From an article in Thursday’s paper: kitsugi, a way to mend shattered pottery, was developed hundreds of years ago in Japan; it was later embraced outside Japan as a philosophy of living: “Bad things can happen that might shatter us. But we don’t have to stay broken or hide our wounds. We can put ourselves back together, and the scars we wear at the broken places become a reminder of the tragedies we’ve endured and how we overcame them — a mark of beauty in an imperfect life.” Kitsugi is a good approach to post-pandemic life, the article posits, a way to process what we’ve lost and emerge whole instead of broken.
And while we have to acknowledge that we are not fully post-pandemic — there are about 15,000 new daily Covid cases in the US, and many countries are still in dire straits — there’s so much in the news and the air about some collective endgame of summer travel and parties, the exhale at the end of a trying year. While I don’t see any open roads or beaches in my future, there does feel at least like a light at the end of this traumatic tunnel. There will be in-person summer camp after the complete bust of the virtual variety last year, wich V totally rejected along with an enormous box of crafts sent home to a person who never met a craft he liked. The whole summer was in fact a bust, and we did the best we could with the stress and exhaustion of filling each day anew, alone on an island not of our choosing. My favorite summer activity: swimming outside – was carved out of long languid days of caregiving. But that too should change:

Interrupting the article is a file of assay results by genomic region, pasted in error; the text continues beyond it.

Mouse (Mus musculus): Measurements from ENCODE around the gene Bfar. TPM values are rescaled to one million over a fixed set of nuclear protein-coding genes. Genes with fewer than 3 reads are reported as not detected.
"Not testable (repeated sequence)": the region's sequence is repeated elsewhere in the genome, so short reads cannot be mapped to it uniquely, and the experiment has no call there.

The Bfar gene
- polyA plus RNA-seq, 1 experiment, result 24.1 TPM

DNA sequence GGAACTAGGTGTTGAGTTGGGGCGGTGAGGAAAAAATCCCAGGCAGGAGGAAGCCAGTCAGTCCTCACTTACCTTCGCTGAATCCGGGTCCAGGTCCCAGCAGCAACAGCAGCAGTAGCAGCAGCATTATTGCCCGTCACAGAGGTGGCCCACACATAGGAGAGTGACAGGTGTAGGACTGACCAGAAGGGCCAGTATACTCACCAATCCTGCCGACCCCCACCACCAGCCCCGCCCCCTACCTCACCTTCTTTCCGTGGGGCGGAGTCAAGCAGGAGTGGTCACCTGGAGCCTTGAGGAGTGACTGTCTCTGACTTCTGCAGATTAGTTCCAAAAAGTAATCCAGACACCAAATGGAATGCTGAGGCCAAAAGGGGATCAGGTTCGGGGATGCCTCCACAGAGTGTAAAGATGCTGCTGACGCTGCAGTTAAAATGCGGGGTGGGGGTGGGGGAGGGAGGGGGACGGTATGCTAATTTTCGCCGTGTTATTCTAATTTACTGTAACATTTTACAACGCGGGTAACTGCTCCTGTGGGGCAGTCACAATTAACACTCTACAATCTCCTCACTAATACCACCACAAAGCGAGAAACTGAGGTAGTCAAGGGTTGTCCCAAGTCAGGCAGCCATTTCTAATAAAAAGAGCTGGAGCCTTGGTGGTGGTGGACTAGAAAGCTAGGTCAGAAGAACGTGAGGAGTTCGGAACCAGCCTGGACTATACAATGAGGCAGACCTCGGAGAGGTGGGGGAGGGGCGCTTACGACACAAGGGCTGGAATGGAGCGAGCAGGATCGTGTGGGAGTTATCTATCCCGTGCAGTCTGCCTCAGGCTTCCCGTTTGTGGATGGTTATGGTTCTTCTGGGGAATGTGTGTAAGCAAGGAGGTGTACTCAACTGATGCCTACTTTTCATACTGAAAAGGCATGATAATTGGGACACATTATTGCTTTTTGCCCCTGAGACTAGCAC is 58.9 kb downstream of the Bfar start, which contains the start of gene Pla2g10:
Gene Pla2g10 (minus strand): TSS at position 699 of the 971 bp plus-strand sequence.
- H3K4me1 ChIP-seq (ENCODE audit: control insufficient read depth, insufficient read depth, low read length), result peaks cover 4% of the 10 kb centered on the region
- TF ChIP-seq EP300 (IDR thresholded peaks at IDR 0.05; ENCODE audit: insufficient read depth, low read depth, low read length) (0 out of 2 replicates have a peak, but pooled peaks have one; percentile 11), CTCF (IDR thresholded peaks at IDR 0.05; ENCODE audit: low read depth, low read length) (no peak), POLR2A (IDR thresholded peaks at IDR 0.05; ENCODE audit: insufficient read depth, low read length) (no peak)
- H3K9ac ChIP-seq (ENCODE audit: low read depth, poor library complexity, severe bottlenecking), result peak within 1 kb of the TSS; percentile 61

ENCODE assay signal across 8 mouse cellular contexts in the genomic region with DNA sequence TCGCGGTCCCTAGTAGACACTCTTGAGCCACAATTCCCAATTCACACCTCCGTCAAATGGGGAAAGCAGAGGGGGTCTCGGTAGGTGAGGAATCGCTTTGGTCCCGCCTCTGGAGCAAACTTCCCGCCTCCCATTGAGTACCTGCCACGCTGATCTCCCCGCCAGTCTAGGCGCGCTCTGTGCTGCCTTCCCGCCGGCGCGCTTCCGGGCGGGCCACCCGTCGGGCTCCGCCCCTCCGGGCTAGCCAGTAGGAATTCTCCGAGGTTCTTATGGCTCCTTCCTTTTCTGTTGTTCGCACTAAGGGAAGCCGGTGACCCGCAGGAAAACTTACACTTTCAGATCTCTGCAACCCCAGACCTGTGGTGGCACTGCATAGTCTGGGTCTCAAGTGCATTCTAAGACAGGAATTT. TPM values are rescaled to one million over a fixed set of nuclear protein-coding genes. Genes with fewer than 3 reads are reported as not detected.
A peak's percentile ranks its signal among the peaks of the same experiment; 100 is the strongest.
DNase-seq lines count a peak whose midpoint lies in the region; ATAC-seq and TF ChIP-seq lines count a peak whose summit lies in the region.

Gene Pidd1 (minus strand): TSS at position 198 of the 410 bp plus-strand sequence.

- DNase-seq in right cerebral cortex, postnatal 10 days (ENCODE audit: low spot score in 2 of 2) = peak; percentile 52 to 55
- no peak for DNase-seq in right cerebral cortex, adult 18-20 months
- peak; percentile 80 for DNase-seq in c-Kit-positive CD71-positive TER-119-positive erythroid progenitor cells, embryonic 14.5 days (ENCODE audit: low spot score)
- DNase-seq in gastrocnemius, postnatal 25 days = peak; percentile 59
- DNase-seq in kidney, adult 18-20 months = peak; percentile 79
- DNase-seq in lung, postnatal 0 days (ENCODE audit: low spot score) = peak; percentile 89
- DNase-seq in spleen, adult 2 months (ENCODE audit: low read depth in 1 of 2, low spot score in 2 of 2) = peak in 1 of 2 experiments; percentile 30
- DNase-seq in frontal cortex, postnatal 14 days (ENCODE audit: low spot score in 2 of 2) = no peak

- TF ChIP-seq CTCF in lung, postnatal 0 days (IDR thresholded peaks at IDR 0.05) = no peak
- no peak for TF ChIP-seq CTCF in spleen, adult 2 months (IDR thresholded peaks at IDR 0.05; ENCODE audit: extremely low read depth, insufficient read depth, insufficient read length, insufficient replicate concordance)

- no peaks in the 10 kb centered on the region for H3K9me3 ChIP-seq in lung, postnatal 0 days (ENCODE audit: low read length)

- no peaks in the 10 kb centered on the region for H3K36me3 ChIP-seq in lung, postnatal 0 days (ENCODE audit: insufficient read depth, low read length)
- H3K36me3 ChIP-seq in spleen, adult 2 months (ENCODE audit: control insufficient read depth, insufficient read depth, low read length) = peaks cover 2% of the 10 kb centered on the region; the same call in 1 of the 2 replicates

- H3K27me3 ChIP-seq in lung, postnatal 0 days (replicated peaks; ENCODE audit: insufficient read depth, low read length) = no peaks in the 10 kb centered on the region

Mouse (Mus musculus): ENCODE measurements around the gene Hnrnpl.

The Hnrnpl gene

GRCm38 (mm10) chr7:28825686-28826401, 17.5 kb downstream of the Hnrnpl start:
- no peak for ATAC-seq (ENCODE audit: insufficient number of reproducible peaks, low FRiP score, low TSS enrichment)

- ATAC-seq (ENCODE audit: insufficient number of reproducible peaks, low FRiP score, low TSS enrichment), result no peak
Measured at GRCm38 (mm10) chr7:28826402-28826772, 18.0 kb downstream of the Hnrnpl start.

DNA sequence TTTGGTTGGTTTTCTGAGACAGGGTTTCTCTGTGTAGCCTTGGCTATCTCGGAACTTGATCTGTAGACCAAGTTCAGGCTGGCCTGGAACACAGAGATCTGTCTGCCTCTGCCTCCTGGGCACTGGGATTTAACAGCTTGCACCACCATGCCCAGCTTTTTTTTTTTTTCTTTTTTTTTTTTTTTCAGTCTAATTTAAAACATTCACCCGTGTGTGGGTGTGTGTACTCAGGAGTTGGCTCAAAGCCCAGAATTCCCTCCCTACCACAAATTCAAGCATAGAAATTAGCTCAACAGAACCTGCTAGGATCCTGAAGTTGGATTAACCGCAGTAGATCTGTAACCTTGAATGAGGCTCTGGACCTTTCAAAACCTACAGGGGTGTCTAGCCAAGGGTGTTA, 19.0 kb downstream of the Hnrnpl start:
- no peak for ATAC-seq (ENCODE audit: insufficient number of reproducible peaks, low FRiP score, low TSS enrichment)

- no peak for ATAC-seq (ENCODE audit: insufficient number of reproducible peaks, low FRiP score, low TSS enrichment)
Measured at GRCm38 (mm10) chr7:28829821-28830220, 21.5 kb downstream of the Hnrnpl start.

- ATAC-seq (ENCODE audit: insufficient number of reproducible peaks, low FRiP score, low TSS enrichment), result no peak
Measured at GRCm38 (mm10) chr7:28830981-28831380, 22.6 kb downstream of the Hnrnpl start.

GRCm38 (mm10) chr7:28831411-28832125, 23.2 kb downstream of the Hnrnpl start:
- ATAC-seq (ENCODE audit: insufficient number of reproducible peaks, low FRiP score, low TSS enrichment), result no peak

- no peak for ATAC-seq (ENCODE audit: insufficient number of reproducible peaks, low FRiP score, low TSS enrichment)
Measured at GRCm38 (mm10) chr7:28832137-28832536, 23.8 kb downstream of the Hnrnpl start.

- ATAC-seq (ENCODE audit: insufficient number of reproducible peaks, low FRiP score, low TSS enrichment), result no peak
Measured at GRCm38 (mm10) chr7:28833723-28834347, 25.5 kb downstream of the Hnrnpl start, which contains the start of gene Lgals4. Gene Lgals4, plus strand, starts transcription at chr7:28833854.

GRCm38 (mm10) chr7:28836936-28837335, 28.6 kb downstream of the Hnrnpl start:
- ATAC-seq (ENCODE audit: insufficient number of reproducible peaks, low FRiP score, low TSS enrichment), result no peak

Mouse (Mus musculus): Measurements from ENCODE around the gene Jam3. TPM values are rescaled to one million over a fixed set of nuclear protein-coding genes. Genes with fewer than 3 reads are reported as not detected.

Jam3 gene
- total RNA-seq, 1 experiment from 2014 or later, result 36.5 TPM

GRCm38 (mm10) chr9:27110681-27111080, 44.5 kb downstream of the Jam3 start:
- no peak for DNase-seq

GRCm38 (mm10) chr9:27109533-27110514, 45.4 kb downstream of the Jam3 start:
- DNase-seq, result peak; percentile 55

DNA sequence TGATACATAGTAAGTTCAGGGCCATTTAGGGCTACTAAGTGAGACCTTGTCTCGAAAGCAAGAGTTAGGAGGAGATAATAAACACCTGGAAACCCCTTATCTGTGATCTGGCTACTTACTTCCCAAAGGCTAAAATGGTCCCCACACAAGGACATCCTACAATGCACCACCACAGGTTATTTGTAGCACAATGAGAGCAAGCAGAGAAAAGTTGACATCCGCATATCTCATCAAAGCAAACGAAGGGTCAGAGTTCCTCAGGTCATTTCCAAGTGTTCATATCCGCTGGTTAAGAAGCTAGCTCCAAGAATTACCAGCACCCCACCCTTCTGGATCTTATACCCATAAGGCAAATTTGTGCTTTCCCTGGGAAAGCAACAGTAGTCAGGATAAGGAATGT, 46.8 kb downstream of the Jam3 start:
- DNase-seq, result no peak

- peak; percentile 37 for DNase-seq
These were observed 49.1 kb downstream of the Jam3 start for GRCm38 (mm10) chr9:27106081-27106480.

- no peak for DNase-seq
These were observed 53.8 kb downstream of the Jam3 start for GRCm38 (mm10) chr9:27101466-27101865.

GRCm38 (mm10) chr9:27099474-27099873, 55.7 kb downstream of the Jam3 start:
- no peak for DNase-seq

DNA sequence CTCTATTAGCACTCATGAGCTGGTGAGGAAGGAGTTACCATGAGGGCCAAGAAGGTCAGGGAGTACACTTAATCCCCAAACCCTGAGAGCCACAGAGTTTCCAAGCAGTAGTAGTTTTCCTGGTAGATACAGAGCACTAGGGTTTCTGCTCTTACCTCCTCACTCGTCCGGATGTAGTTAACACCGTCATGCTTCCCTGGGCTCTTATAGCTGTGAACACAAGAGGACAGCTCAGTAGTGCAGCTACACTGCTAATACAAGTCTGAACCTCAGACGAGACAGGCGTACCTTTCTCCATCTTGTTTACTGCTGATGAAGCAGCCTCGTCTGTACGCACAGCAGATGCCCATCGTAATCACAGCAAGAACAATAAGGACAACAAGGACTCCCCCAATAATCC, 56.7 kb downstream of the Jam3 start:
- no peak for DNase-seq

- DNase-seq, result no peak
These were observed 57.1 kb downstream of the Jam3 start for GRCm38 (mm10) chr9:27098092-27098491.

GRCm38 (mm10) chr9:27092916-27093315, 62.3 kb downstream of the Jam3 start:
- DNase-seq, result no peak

This year, after the July 4th holiday, camp lasts for 5 weeks with possibly a few more weeks added in from other sources. That gives V the structure he needs, and will allow me many mornings at the pool, my favorite stay at home vacation spot up the street. It just opened for its short precious season and I am so happy to be swimming outside again, more than 9 months since it closed on Labor Day. There are still some remnants of Covid protocols: There are 2 hour shifts; we must be masked up to enter; it’s still bring your own chair with social distance rules, which are hard to enforce in a pool. Since I walk up, I forego the chair and lay my towel on the concrete, not the most comfortable way to hang out but it will do.
Yet the pool itself is the same: a cool and refreshing respite under the trees, a nice balance of solitary time and good people watching. I’ve had two swims so far this season and it’s been delightful. Sharing the pool with young and old, black and white, the fast and fit and those slower like myself, doing the breaststroke at my own comfortable pace, looking up at the vast open sky and back down at my fellow swimmers. The water isn’t as cold as it is at the start of some seasons when I can’t wait to get out and warm up – it’s a pleasant temperature, and I feel a sort of elation at the newness of the experience that I always get in June. We’re back! I think, back in this perfect happy place I’m so lucky to have. I let my worries dissolve in the water and get into the flow of movement, the sensation of floating and not having anything to weigh me down.
Whatever was shattered last summer is being pieced together, not artfully but manageable enough to feel that we’re a long way from where we were, that the pandemic hovers but doesn’t envelop us in the same way it did. So I work to block out what others might be able to do this summer – to be happy for them and leave it at that – and simply feel grateful to have these times in the water back and forth, back and forth, slowly healing.